Tuesday, April 17, 2007

Millicomputer Based Load Balancers

If we build systems that contain hundreds of modules for web based applications, we need a way to manage the workflow distribution for incoming network traffic. Commercial load balancers cost more than millicomputing modules we want to send load to, so I've been looking around for open source projects that implement various kinds of load balancing. I have found a very good detailed summary article on this subject by Willy Tarreau, author of HAproxy, which he describes as:
HAProxy is a free, very fast and reliable solution offering high availability, load balancing, and proxying for TCP and HTTP-based applications. It is particularly suited for web sites crawling under very high loads while needing persistence or Layer7 processing. Supporting tens of thousands of connections is clearly realistic with today's hardware. Its mode of operation makes its integration into existing architectures very easy and riskless, while still offering the possibility not to expose fragile web servers to the Net...

At the http/application level, I found a description of a simple but powerful tool called balance.
Balance is our surprisingly successful load balancing solution being a simple but powerful generic tcp proxy with round robin load balancing and failover mechanisms. Its behaviour can be controlled at runtime using a simple command line syntax.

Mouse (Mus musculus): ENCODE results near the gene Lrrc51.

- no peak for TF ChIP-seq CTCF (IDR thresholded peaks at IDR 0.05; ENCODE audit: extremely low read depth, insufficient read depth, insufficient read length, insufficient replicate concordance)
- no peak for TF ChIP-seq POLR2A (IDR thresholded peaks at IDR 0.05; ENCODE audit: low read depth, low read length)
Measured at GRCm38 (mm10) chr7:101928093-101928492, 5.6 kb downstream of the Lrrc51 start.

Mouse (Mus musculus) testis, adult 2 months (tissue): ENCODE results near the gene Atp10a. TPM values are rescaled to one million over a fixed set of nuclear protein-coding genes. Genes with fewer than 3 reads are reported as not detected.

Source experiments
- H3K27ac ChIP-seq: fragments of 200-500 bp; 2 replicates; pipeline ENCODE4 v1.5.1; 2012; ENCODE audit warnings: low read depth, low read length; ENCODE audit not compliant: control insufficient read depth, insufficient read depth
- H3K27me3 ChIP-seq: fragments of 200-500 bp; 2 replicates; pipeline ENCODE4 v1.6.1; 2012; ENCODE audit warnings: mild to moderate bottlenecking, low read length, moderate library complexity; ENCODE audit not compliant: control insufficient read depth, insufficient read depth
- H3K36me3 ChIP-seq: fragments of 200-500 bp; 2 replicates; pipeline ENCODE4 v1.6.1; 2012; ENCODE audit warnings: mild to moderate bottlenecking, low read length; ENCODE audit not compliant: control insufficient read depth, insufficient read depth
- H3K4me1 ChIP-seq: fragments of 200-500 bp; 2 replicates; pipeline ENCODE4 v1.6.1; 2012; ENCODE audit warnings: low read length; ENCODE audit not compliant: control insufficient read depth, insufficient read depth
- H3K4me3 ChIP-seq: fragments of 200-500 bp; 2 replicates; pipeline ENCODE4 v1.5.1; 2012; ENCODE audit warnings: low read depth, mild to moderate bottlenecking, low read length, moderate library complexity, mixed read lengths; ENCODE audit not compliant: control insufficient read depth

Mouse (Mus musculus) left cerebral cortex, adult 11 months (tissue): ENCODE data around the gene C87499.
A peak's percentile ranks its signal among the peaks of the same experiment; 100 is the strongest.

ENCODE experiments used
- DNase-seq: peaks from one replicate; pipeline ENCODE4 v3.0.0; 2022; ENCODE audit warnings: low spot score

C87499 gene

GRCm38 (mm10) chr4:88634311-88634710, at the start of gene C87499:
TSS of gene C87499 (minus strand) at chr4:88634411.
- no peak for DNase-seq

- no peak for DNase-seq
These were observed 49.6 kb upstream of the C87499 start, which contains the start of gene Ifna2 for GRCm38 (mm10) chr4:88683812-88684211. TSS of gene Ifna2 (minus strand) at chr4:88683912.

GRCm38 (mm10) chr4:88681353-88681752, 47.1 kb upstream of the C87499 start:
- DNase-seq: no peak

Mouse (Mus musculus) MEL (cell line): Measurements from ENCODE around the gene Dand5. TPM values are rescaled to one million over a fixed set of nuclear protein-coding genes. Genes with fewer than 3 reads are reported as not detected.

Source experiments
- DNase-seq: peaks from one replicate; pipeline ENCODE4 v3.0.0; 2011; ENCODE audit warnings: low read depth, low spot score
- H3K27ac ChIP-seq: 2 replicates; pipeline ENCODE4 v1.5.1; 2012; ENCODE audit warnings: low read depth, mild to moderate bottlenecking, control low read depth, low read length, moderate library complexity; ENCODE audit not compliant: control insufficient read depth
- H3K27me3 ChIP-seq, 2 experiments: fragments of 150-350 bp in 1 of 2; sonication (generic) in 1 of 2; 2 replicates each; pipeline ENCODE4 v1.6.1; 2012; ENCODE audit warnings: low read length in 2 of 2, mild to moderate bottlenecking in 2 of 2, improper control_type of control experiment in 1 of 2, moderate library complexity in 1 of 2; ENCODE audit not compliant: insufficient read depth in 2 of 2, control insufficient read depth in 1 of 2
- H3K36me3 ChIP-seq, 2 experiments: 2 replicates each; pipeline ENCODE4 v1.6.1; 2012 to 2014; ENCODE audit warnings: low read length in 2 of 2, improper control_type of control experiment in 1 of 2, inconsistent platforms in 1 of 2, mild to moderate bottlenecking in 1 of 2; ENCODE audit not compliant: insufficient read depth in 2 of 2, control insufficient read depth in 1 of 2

Another http load balancer that claims high performance and more features is XLB. It states
XLB is a high performance HTTP load balancer. connection management, caching, ssl, scripting. 300 mbit/sec / 4000 reqs/sec takes 30% cpu on a 2GhZ Xeon. connection pooling to backend servers reduces memory and cpu usage on backends.
One problem with load balancers, is that if they fail, a potentially large number of modules would be out of action. The Ultra Monkey load balancer addresses this issue.
Ultra Monkey 3 makes use of The Linux Virtual Server (LVS) to provide fast load balancing. The Linux-HA framework is used to monitor the linux-directors - the hosts running LVS and doing the load balancing. This is combined with ldirectord which monitors real-server - the hosts that accept end-user's connections. These three core components allow Ultra Monkey 3 to provide highly available and/or load balanced network services.
I haven't used any of these options, so I'm very interested to get recommendations, please comment if you have experience or alternatives to share, and I'll update this post.

In the array of modules scenario, I would dedicate a few modules to provide load balancing services. If the modules are all connected via Ethernet, then any module can be used. If we use the USB network then the central USB master that provides an Ethernet gateway is the natural place to install load balancer services.

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